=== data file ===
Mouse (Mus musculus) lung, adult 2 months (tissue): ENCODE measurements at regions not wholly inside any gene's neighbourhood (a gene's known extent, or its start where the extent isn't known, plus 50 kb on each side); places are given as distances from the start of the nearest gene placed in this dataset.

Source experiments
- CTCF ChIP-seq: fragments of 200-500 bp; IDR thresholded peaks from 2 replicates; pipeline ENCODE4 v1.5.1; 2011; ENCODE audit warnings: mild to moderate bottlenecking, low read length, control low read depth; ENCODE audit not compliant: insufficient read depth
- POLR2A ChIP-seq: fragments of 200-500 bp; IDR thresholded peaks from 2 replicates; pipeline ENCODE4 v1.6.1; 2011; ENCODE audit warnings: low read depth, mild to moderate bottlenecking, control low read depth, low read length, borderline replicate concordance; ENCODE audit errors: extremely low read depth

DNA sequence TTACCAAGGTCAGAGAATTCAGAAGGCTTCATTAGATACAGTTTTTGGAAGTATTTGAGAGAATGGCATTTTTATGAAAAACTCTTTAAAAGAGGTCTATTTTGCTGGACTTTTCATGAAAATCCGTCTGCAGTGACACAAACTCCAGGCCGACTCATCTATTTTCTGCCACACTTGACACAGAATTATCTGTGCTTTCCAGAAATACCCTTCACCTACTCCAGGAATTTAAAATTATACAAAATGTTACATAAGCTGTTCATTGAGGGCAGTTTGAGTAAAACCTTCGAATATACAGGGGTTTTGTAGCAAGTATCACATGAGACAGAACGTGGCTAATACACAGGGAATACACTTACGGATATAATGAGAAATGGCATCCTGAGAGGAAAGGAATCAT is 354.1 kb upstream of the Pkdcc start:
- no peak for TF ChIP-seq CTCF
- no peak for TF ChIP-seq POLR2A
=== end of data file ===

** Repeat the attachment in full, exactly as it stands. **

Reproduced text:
Mouse (Mus musculus) lung, adult 2 months (tissue): ENCODE measurements at regions not wholly inside any gene's neighbourhood (a gene's known extent, or its start where the extent isn't known, plus 50 kb on each side); places are given as distances from the start of the nearest gene placed in this dataset.

Source experiments
- CTCF ChIP-seq: fragments of 200-500 bp; IDR thresholded peaks from 2 replicates; pipeline ENCODE4 v1.5.1; 2011; ENCODE audit warnings: mild to moderate bottlenecking, low read length, control low read depth; ENCODE audit not compliant: insufficient read depth
- POLR2A ChIP-seq: fragments of 200-500 bp; IDR thresholded peaks from 2 replicates; pipeline ENCODE4 v1.6.1; 2011; ENCODE audit warnings: low read depth, mild to moderate bottlenecking, control low read depth, low read length, borderline replicate concordance; ENCODE audit errors: extremely low read depth

DNA sequence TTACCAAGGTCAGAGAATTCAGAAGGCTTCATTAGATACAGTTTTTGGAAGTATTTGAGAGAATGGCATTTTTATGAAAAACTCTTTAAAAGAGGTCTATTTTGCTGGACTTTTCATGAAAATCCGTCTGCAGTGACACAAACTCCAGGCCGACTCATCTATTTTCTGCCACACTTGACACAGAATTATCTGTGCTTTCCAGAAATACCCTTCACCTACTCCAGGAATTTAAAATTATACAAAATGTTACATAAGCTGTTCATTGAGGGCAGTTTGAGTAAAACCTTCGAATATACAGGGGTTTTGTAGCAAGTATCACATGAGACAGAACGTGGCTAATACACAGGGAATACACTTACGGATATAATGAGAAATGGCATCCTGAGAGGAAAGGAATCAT is 354.1 kb upstream of the Pkdcc start:
- no peak for TF ChIP-seq CTCF
- no peak for TF ChIP-seq POLR2A